Unexpected Gains

Ecuador service trip

Students and administrators joined with local volunteers to help build two elementary schools in Ecuador. The Dickinsonians spent 15 days in Ecuador during the latest winter-break service trip.

By MaryAlice Bitts-Jackson

Three years ago, environmental-studies major Kelly McIntyre ’14 took her first Dickinson service trip, expecting that she’d come home with a few new friends and new skills. But, she says, she gained so much more.

Today, McIntyre is one of the Dickinson students and administrators who took Dickinson service trips during the recent winter break. The trips are just one of the ways Dickinsonians give back—locally, nationally and internationally—throughout the year.

The house that lacrosse built

a student on the lacrosse team joins Head Coach Dave Webster on a building project in West Virginia.

Head Coach Dave Webster '88, who has led men’s lacrosse service trips every other year since 2006, took 53 members of the team to West Virginia, where they helped build new homes at a Habitat for Humanity site.

Political-science and policy-management major Brian Gleason ’14, economics major Brian Cannon ’14 and political-science major Youssef Gorgi ’14 marked their second lacrosse service trip this year. Together, they’ve also raised more than $40,000 for the National Cancer Society and the Red Cross thus far.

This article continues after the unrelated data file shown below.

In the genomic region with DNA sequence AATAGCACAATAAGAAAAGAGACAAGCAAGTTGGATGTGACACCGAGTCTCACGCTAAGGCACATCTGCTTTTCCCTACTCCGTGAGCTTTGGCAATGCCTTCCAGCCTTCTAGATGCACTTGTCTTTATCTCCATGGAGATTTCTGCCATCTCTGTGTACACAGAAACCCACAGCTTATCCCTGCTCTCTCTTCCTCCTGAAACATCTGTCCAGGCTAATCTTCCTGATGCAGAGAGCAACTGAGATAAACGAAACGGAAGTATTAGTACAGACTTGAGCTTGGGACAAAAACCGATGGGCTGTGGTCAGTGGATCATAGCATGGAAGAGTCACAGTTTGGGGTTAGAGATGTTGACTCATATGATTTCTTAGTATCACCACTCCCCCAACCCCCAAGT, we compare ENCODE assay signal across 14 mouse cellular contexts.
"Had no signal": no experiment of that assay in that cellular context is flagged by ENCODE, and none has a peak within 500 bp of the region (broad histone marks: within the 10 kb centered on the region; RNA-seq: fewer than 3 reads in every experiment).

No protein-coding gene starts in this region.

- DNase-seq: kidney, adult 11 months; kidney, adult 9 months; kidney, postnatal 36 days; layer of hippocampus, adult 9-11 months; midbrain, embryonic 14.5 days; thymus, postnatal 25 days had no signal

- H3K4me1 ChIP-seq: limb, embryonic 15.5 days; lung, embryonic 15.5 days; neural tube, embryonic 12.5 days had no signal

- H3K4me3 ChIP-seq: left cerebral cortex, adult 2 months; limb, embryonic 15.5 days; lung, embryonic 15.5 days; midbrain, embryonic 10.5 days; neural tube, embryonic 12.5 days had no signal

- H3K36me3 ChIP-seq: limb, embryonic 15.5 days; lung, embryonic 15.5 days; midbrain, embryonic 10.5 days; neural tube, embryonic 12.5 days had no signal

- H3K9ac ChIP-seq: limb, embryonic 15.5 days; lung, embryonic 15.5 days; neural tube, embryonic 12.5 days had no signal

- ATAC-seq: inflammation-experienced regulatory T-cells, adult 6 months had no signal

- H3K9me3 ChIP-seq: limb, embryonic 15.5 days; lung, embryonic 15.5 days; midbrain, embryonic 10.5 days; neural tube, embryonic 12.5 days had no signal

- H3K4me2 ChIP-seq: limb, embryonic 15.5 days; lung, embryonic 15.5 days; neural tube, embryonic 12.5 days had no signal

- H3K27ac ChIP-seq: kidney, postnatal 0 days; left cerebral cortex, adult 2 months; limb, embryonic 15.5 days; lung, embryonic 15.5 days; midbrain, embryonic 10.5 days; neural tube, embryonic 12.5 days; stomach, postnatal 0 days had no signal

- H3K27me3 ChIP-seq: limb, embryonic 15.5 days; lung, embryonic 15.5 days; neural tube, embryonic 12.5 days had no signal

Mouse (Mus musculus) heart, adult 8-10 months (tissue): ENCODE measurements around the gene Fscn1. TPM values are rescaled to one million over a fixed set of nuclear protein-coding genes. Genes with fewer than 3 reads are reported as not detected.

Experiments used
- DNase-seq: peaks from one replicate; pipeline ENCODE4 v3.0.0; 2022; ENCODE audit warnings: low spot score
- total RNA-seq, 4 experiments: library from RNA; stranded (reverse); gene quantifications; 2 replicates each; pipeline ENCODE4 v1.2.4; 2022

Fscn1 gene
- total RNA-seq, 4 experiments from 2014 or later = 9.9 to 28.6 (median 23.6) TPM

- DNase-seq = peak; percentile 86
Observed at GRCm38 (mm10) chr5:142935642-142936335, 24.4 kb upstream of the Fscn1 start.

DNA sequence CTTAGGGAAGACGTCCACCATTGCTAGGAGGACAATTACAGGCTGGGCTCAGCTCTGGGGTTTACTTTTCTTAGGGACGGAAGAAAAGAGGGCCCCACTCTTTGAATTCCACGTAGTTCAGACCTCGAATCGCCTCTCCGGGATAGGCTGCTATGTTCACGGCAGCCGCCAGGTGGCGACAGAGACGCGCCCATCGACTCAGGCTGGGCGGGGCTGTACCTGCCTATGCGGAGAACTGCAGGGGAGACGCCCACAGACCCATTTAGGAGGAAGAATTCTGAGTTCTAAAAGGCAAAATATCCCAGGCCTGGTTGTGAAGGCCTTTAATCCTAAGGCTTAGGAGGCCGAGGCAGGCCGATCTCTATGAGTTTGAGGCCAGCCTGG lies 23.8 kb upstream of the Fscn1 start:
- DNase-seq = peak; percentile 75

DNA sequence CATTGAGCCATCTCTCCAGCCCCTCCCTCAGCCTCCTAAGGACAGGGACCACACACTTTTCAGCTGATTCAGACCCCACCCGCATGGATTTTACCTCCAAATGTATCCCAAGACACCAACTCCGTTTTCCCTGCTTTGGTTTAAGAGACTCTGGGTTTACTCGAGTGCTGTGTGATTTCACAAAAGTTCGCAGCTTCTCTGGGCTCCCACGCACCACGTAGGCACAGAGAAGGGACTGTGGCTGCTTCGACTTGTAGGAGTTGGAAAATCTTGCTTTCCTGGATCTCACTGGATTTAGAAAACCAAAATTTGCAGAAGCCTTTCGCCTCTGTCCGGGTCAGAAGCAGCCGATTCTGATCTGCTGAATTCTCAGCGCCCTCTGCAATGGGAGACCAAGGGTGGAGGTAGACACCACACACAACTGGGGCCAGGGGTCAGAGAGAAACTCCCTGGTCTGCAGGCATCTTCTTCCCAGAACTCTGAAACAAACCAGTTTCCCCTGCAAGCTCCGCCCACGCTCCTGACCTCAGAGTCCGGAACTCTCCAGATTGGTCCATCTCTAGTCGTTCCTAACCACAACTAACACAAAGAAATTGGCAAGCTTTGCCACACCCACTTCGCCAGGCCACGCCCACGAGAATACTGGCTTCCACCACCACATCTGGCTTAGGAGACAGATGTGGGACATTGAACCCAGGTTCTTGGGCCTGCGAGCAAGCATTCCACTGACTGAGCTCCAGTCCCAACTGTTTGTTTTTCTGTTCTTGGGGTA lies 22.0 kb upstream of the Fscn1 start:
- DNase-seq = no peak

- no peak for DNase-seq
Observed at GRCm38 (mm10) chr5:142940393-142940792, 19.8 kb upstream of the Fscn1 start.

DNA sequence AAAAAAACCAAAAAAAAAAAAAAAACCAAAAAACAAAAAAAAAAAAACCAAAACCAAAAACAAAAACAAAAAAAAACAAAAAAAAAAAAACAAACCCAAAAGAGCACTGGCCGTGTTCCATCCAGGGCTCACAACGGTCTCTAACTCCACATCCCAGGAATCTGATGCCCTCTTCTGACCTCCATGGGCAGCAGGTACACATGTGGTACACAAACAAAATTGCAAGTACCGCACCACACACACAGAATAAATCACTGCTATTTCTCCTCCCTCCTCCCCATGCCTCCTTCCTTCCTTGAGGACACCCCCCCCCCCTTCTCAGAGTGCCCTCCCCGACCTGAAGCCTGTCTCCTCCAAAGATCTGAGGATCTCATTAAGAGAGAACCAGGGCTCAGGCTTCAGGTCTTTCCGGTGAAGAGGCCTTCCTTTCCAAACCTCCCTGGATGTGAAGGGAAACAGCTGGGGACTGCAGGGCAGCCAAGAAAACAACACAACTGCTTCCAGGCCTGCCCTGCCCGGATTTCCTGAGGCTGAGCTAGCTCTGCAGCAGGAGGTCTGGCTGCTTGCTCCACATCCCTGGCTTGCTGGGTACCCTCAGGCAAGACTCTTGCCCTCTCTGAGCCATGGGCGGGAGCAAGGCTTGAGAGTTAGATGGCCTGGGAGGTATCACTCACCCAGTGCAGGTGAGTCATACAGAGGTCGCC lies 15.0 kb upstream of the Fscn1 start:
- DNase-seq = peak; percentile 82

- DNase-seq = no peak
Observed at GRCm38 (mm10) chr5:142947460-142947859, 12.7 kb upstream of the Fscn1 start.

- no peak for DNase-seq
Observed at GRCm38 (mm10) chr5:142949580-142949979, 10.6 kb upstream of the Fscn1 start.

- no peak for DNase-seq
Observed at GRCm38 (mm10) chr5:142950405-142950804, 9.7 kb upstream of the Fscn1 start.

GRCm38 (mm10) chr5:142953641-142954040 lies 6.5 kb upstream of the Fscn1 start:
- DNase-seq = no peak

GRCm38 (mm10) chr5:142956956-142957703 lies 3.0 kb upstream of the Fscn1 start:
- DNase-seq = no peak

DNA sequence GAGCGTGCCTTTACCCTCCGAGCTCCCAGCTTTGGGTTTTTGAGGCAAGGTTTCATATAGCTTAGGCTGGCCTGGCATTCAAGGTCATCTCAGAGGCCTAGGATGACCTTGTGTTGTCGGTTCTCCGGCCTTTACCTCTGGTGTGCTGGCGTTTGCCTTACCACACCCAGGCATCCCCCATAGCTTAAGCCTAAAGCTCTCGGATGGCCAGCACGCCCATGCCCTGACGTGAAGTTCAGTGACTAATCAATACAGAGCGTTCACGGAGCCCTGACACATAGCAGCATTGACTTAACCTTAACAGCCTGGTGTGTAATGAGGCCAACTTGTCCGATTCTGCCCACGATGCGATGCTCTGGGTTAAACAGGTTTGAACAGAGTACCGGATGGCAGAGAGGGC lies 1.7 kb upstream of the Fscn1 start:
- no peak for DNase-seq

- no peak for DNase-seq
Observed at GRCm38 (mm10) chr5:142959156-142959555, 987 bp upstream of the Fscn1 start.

In West Virginia, Cannon’s team installed a railing and doors and built stairs, while Gleason’s and Gorgi’s group installed doors, hung kitchen cabinets, insulated an attic and painted.

“It brought our team closer together, and we had a fun time doing it,” Gorgi said.

“It was very rewarding to put work into these homes, knowing that someone is going to have a warm place to live,” Gleason added. 

Ecuadorian adventure

Fifteen students and two administrators spent two weeks of the winter break in Ecuador through a service trip sponsored by the community service and religious life offices.

There, they worked side by side with Ecuadorian volunteers at two rural elementary schools, laying tile for an outdoor cafeteria, building and painting rooms, planting a garden and constructing a security fence. They also had a chance to play with the children and venture to a cloud forest in a national park and to Ingaprica, home to Incan ruins.

“We went there to serve, but we also learned much about Ecuador, the people of Cuenca and the ways we could begin to understand other cultures,” said Frieda Adu-Brempong ’16, a policy-management major.

“The hardest part was saying goodbye—I felt like I had made 50 new friends,” said Madeline Chandler ‘16, who majors in Spanish. “I have a newfound passion—to make a difference in the world.”

McIntyre can relate. “Before my [first service] trip, I was not really pushing myself to make the most of this short period of time I have in college,” she said. “It opened my eyes to the people I had been missing out on, and all that I could learn from them.”

Published February 10, 2014